The whole knee thing gets worse and worse. I AM going to call the doctor today. The pain is immense most of the time. I am having trouble getting in and out of vehicles, getting up off couches, walking up and down stairs, etc. Honestly, I am going to ask for a handicapped parking placard. It's all I can do to stumble around the grocery store clutching my shopping cart for dear life without having to also park in Russia. It's so humiliating to have to do that. I know everyone who sees me will think I'm a lazy fat ass. And of course the assumption is that my knee hurts because I'm a big fat ass. I am not discounting my weight having a major impact on how much my knee hurts, but I hurt it by overuse, falling, and abuse (that last plane ride).
This image is from BigKneePain.com and I searched for such an image to figure out where the pain is coming from. It's in the center, under the kneecaps, which means the cruciate ligaments or the articular cartilage. The repair for cruciate ligaments is surgery if you're "very active in sports" (haha) or "deal with it". There doesn't appear to be a treatment for articular cartilage damage except for RICE therapy and physical therapy.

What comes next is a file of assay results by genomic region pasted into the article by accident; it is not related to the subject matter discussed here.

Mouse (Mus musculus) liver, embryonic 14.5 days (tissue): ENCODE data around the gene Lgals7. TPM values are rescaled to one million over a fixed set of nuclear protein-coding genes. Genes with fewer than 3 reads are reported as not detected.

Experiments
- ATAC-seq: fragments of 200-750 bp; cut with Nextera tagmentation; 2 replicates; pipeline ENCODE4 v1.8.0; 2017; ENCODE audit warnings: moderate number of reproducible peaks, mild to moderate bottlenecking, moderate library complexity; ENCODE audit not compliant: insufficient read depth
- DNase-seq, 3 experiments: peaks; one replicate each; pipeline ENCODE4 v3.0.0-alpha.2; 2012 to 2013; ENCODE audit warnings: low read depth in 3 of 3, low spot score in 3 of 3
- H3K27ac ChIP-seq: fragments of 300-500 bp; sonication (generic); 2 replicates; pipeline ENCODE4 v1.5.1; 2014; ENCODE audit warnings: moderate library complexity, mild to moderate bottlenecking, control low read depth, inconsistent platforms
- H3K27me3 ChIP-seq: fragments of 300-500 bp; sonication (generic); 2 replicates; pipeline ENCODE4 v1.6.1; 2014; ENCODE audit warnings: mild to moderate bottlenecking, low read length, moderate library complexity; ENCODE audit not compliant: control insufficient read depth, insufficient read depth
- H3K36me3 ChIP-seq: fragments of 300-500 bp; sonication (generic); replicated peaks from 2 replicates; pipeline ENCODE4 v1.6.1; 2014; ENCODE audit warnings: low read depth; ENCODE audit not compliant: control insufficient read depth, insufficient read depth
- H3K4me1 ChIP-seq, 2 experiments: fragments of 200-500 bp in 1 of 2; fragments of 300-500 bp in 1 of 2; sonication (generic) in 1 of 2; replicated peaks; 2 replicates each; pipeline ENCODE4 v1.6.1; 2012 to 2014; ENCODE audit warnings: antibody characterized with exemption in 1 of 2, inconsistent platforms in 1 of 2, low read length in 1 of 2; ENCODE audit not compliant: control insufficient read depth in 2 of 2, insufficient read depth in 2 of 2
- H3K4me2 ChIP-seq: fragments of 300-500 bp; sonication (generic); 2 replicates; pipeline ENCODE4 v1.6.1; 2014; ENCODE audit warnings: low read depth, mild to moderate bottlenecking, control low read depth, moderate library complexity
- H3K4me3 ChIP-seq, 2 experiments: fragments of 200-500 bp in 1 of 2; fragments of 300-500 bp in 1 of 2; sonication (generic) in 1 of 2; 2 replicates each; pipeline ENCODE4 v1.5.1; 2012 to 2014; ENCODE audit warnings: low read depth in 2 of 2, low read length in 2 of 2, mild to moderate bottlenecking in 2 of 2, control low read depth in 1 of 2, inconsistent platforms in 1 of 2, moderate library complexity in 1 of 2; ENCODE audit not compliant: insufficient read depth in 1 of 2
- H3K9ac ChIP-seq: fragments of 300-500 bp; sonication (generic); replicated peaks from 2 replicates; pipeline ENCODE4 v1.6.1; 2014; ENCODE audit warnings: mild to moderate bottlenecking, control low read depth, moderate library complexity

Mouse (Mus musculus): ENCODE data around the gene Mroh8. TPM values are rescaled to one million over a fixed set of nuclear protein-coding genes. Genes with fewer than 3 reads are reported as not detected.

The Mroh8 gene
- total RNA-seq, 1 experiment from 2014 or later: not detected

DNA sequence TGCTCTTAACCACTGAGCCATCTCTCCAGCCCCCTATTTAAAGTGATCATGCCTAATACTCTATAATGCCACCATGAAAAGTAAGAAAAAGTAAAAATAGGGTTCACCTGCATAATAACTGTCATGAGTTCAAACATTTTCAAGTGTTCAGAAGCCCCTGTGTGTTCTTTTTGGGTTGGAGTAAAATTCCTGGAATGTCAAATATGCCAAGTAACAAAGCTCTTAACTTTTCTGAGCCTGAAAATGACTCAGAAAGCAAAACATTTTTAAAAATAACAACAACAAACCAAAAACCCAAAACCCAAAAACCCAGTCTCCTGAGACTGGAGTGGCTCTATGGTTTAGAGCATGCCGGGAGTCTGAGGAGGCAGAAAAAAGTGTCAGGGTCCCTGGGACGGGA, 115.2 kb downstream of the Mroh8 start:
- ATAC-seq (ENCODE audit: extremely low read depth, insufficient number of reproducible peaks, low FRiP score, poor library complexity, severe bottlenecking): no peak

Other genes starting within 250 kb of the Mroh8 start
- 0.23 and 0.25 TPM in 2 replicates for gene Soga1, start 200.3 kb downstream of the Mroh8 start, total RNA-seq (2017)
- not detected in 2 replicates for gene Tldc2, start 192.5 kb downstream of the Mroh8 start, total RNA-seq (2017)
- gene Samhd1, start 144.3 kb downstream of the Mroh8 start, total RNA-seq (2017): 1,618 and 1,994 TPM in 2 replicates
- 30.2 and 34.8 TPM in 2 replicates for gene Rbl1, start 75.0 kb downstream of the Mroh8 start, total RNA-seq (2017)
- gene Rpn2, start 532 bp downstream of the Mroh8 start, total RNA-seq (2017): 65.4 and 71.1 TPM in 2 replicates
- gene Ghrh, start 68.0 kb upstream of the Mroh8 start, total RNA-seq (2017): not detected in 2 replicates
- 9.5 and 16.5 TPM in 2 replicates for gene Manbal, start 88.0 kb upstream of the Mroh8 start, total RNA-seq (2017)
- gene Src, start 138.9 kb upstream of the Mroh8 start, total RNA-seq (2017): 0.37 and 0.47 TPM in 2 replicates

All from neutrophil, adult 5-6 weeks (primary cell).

It could also be the miniscus, although it doesn't feel like it goes all the way across the knee. That, again, is mostly take aspirin and deal with it rather than surgery. I'll probably need an MRI. I know they have an "open" MRI machine (in my head, I call it the "elephant MRI") and I will go to that one, because last time I had an MRI on that leg it was in a traditional machine. I didn't quite fit and it was agonizing. I couldn't breathe because the machine compressed my chest/breasts so much and I was in there for an hour. I hurt my back so bad I had to get physical therapy for that as well as for my injured leg. And all was for nothing because over my protests they imaged the wrong area of my leg.